We all experience stress. It’s a fact of life. When we experience a life stressor there is often an emotional reaction that follows. Then, there is some uncomfortable physiological sensation that comes next. It all happens so quickly we may not even notice. Next thing we know, we are reaching for a donut, a bag of chips, a fast-food meal combo or some other unhealthy foods. We reach for the unhealthy foods in some effort to soothe these uncomfortable feelings and sensations. Those unhealthy foods are most often very high in empty calories, sodium and/or sugar. When life stressors cue us to reach for unhealthy food options we call this stress eating or emotional eating.

Dr. Edward Creagan of the Mayo Clinic advises us that in order to prevent weight gain during stress and reduce the risk of obesity, it’s important to learn how to handle stress. When you have tools for managing the stress you may find it easier to stick to healthy habits.

 Here are some stress management techniques that may help you in addressing stress-related weight gain:

  1. Learn to spot the physiological and emotion signs of stress, such as anxiety, irritability and muscle tension. A mindfulness practice will help you stay tuned in.
  2. Be sure you are getting your 3 square meals in every day and observe a schedule of eating so that your body is getting proper nutrition consistently.
  3. Research shows that sugar, the way many people are eating it today, is a toxin and could be a driving force behind some of this country’s fatal illnesses. Too much sugar will drive your blood sugar levels up and leave you crashing in short time. Stepping away from the sugar is not only a good idea because of the empty calories but it can cause your energy levels and your moods to be unstable.Read more here about why sugar is something to stay away from.
  4. Before you put food to your mouth, check in with yourself as to whether you are hungry or are you trying to soothe yourself because you are feeling uncomfortable emotions such as anxiety, sadness or general unease.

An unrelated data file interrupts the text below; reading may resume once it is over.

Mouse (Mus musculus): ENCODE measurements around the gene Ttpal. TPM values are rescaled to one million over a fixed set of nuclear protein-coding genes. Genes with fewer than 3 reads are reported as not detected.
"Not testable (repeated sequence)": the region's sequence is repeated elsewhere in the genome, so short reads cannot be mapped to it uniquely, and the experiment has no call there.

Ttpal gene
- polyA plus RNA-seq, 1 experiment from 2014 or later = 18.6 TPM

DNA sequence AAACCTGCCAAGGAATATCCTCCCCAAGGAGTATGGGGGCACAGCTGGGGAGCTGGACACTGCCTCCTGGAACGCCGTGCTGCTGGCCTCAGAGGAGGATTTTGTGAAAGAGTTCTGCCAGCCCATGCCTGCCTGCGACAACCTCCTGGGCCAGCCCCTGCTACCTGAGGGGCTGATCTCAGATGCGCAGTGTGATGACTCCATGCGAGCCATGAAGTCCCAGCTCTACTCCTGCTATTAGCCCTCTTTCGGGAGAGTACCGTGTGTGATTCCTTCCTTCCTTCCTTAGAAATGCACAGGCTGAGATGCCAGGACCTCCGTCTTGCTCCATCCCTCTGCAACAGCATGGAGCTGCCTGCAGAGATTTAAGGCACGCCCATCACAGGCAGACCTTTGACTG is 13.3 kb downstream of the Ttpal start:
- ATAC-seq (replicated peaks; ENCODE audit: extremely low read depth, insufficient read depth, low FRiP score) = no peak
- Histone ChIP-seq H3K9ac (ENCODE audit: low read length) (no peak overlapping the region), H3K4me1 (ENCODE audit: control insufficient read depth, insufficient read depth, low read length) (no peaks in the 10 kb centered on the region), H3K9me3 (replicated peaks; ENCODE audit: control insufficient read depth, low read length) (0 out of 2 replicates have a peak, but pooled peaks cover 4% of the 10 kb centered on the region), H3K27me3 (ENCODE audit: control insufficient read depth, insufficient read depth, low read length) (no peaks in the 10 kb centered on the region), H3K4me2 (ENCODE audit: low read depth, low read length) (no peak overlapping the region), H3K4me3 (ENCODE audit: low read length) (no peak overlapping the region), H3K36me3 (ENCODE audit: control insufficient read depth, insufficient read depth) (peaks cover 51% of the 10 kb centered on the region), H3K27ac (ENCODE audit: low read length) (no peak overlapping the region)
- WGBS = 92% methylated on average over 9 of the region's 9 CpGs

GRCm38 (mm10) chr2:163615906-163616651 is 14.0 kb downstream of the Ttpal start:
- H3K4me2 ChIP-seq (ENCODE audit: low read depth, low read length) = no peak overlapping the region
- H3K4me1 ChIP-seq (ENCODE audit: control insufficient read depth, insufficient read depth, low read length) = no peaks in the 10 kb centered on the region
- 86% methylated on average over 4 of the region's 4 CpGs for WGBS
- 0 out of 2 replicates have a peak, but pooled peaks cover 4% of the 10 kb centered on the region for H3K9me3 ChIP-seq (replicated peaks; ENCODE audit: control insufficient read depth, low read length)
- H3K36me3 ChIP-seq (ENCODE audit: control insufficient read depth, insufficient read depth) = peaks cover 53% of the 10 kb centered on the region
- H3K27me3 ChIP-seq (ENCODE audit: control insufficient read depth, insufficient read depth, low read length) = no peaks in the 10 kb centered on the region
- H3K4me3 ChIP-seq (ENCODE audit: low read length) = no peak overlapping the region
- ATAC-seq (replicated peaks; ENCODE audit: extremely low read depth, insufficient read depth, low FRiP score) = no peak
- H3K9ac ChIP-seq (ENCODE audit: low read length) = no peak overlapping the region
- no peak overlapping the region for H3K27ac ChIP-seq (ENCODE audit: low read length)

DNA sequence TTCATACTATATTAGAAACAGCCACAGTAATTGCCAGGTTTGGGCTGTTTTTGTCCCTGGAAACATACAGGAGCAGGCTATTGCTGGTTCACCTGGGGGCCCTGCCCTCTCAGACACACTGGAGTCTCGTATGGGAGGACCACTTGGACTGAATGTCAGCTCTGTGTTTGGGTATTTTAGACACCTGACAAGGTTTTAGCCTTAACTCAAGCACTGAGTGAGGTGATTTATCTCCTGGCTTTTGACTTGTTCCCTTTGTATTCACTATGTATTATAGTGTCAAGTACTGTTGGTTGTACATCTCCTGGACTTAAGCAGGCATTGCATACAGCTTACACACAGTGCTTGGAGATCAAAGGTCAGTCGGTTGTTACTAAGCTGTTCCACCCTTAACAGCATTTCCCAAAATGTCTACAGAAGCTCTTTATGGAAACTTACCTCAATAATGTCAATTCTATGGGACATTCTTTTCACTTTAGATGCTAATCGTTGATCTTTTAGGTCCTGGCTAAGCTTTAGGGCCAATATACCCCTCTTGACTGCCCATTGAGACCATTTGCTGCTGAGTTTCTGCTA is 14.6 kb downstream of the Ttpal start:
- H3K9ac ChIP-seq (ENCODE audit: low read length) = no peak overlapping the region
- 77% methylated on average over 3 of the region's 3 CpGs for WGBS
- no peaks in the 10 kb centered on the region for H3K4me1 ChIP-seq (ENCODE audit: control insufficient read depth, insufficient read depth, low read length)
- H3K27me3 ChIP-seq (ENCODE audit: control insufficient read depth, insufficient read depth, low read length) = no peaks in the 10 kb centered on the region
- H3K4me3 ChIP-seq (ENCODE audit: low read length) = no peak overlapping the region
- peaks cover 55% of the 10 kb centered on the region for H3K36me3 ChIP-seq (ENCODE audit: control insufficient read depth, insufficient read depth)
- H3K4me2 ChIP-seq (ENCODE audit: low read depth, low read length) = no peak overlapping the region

5. If you find that you are tempted to eat for emotional reasons, try to soothe yourself in another way such as going for a brisk walk, taking a warm bath, watching a funny show or video, or calling a good friend.
  6. Identify those foods that you turn to for emotional comfort and ban them from the house or office. Get them out of there!
  7. Keep a daily journal of your weight, your food choices and your feelings so that you can begin to identify patterns of behavior and emotions.
  8. Move your body every day! Get the heart and lungs pumping regularly.
  9. Learn how to practice relaxation. Take a gentle or restorative yoga class, go for a massage and learn how to meditate.
  10. Get a good night’s sleep. Create a bedtime routine for yourself to cue your body and mind that it is time to wind-down. Turn off all electronics one hour before you turn down the blankets and crawl in bed.
  11. Social connections are so important but surround yourself with people who are healthy in mind and body and who share your common goal to make healthy choices and manage stress positively.

If you try these tips and find that your stress is still getting the best of you, it may be time for some professional support. There are many psychotherapists and wellness coaches out there who can provide a more expanded level of support. Sometimes it is helpful to have a team of support! Always check with your health care practitioner before starting a new exercise or dietary program.